War journalist to discuss new book in Forest Hills

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As the bombs rained down during the war between Hezbollah and Israel in 2006, American journalist Thanassis Cambanis stared down death with many individuals who became major players in his new book, which he will discuss in Forest Hills next week, and who are part of an organization he calls one of the most effective militant groups in the Middle East.

“I spent the entire war in the front line villages that were being bombed,” said Cambanis, 36. “I met a lot of people when we were living under the same danger, and when I came back to them after the war they brought me into their homes. If I hadn’t experienced the war with them, I don’t think they’d have trusted me. And I was interested in something people don’t often ask them about: what they believe, what their daily lives are like. I was interested in personalities and beliefs.”

Cambanis’ book, “A Privilege to Die: Inside Hezbollah’s Legions and Their Endless War Against Israel,” published in September, is his attempt to create a story palatable for the general public about Hezbollah, a Muslim political group in Lebanon funded and armed by Iran which has a militant wing that the United States has labeled a terrorist organization. It has gained strong support in Lebanon, thanks to its emphasis on providing what could almost be considered as a Muslim playbook for daily life and services, such as health care and education, Cambanis said.

Hezbollah will be a formidable player on the world’s political stage that the United States will have to engage, Cambanis said.

Cambanis, who was the Boston Globe’s Middle East bureau chief from July 2005 to June 2007, during which time he was based in Jerusalem, ´╗┐and covered the area for The New York Times, will speak about his book at the Central Queens YM & YWHA in Forest Hills Oct. 26 at 1:30 p.m. The general public is invited to attend and a $5 donation is suggested. The Central Queens Y is at 67-09 108th St.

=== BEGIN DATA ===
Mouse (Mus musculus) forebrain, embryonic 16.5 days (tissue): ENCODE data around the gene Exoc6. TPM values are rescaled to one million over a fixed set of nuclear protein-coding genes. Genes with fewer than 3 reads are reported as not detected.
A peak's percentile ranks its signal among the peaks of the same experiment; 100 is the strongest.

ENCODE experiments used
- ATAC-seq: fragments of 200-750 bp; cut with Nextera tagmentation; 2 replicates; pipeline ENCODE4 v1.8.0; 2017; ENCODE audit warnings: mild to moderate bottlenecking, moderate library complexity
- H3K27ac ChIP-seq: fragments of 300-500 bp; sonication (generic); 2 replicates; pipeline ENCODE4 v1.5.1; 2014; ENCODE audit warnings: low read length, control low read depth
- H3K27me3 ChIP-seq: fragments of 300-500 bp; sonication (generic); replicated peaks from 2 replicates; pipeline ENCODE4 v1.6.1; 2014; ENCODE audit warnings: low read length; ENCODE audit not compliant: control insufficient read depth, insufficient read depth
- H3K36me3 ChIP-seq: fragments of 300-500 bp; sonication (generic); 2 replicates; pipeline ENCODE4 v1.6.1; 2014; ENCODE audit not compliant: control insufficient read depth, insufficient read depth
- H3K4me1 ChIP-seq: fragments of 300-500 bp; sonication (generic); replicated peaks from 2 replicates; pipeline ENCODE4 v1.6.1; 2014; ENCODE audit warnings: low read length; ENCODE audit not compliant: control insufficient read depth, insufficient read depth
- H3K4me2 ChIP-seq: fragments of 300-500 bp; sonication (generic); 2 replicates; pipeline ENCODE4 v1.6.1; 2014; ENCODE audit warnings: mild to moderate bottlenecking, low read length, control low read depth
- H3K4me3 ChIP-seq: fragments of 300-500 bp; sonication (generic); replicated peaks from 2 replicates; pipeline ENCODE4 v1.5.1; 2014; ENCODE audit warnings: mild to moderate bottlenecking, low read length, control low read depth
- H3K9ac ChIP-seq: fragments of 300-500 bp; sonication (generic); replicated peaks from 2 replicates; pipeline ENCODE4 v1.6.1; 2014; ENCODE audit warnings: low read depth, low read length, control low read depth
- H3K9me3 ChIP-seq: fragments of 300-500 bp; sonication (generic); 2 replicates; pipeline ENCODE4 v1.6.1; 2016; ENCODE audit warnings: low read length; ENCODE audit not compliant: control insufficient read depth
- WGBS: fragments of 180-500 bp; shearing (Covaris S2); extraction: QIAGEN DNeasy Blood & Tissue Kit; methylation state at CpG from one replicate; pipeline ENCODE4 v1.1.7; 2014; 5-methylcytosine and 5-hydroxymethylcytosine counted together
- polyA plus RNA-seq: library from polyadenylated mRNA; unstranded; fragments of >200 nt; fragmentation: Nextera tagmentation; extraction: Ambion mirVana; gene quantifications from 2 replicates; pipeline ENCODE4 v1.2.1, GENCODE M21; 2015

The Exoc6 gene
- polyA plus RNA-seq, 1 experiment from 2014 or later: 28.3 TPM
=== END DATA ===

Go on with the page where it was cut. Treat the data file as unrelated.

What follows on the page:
“I wanted to write a book about the Middle East that was actually fun to read,” said Cambanis. “It’s a fascinating region full of fascinating human characters, and I wanted to write a book that was engaging for a reader while still addressing important ideas. I’m trying to tap into regular people who are curious or interested by the Middle East but would be bored by your average scholarly tome. This book, it’s about people like Hezbollah soccer moms.”

He covered the 2006 war, which began after Hezbollah kidnapped two Israeli soldiers. Israel launched an extensive bombing campaign. During the war, Lebanon lost about 1,200 people, many of them civilians. Approximately 160 Israelis died during the conflict.

Cambanis was also the Globe’s Iraq bureau chief based in Baghdad from March 2003 to June 2005. He is now a freelance writer and teaches graduate students in security policy and media concentrations at the Columbia University School of International and Public Affairs. He also teaches a graduate lecture course entitled “Negotiating With ‘Terrorists’” at the New School.

In his book, Cambanis contends Hezbollah has gained such a wide following because of its ideology.

“The thesis of my book is ideas really matter,” he said. “Hezbollah succeeds because it has a powerful idea at its core and convinced millions of people to share in that idea. They don’t gain members through force, coercion or intimidation, though they use those tactics in their militant movement, but win followers with their endless war against Israel and this sort of holistic Islamic prosperity agenda, a kind of over-arching practice of Islam that gives people a lot of direction in their lives.

“It addresses how to be a better spouse, an ethical business person, how to raise your children, it gives you career counseling. It’s very much like what you’d expect from a contemporary American megachurch. That’s what makes it different from Hamas or Islamists I encountered in Iraq. There’s a complete constructive religious framework for your whole life.”

For more information about the talk, call 718-268-5011 or visit

Reach reporter Anna Gustafson by e-mail at or by phone at 718-260-4574.

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